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  • Ian Gregory


Motivation is something that most everyone agrees is important and yet it is usually one of the least understood aspects of leadership. You should be using motivation to grow individuals, teams and ultimately organizations. If you are chasing excellence, like we teach that you should, then you have to realize that motivation is a shared responsibility and has to be cultivated and grown, just like any other skill.

All too often, we don’t properly equip our leaders with the skills to lead themselves, let alone other individuals and teams. Motivation is one of those skills that are most overlooked and the result is that motivation looks and feels like intimidation and threats. So, how do we get it so wrong? More importantly, what do we need to do to get it right?

Let’s make it simple: Leadership is about relationships, period. Growing relationships and increasing motivation will always be easier if leadership encourages and holds employees accountable for these three things (which, by the way, studies show that employees want most in their jobs):

Autonomy - being trusted enough to work independently

Mastery - not just being able to do the job but being able to troubleshoot the job and anticipate problems

Purpose - knowing and agreeing with the reason that you are pushing for excellence.

Encouraging and even holding your employees responsible for those three things will help you establish a culture that is interested in pushing for excellence.

There are also four separate levels of motivation, and leaders must understand the differences and what their responsibilities are within each level. The four levels are Compliance, Willpower, Imagination and Habit. Each level requires a different response and blows a hole in the old leadership teachings that every employee should be treated equally. Check out the four levels below:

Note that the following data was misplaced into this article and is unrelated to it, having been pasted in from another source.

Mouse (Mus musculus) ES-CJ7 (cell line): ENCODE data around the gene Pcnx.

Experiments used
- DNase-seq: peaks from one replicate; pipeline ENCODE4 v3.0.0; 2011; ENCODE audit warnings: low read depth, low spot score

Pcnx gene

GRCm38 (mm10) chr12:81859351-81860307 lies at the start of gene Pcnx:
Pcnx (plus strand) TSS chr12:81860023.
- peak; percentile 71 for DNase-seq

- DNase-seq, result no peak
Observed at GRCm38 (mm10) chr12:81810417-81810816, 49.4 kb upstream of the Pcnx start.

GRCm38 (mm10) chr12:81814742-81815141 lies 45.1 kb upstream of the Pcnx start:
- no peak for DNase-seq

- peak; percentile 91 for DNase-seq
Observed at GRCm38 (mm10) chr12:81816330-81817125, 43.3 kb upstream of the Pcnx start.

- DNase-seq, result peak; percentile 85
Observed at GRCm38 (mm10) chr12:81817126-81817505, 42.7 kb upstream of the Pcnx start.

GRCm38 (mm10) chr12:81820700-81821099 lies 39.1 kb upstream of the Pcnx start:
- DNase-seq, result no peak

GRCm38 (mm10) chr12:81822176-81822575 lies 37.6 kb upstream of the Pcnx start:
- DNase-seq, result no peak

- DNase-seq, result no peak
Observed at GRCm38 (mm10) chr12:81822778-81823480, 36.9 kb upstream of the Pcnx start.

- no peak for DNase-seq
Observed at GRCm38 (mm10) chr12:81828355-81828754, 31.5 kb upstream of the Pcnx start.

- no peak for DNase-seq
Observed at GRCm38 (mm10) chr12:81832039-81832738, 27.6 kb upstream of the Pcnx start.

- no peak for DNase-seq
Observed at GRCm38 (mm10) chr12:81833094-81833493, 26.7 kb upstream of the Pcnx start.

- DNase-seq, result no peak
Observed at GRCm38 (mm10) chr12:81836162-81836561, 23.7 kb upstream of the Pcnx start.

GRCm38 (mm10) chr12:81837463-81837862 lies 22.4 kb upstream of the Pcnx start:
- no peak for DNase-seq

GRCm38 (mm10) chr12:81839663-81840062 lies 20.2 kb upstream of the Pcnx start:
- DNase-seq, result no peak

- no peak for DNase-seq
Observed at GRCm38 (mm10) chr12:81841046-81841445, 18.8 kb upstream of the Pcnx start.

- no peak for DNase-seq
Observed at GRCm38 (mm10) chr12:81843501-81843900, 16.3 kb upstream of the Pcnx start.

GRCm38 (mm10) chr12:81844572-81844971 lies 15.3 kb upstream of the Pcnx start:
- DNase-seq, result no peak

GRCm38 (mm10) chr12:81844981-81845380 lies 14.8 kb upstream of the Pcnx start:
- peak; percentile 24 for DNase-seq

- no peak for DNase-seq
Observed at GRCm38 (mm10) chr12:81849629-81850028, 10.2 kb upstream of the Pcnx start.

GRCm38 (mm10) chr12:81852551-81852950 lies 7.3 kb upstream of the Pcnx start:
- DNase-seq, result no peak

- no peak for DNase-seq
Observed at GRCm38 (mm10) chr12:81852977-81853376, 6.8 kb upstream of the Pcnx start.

1. Compliance: Doing what you are told. Primarily for new employees but also anytime a new process, procedure or rule is being implemented. From a leadership standpoint it is important that you are clear and concise in your instructions, that you establish an order of importance (most commonly overlooked ingredient in motivation), and that you spend time with the employees to make sure that they have goals set, with timelines so that growth and proficiency can be measured and congratulated. This is the most time intensive level from a leadership standpoint, but it is also the most important for the organization as it establishes a baseline for expectations for every new employee.

2. Willpower: Doing what you want to do. This is for employees that are comfortable with the work routine, have gained a measure of proficiency in their job, and are starting to show some pride in the product they are putting out. Leaders in this scenario should still be in the encouraging and teaching mode, while recognizing the proficiency gained. They should also be resetting some of the goals to allow a measure of independence and one on one meetings with the employee should include plans for the future and employee direction.

3. Imagination: Doing what you want to do because you feel like it. This is a crucial time for both employee and leadership. From an employee standpoint they have gained proficiency, confidence, have shown potential with independent tasks and are looking for direction in their future plans. Leadership must recognize these benchmarks in certain employees, confirm them in one on one meetings, and start to help the employee paint the picture of what their future will look like within the organization. Imagination is one of the more powerful motivators because we start to tie positive emotions to our actions and if encouraged and properly trained, our employees start to view excellence as a part of who they are and what they do.

4. Habit: Doing what comes naturally. When an employee exudes excellence in everything from attitude to relationships to work produced, it is a result. Many people might call that talent and we would agree with you, the difference is the habitual talent will out work, out think and out grow any natural talent that has not been educated, trained, encouraged and grown. For leadership, this one is pretty easy. This is a future leader and until that happens, the goal is continued growth with bigger and more complicated assignments and moving the employee into a mentoring role.

Motivation is influencing and inspiring people to action because they want to act. The last part of that means that alone, a leader cannot motivate. It must be a partnership, a cooperative effort and then both for the organization and the individual, the sky really is the limit.


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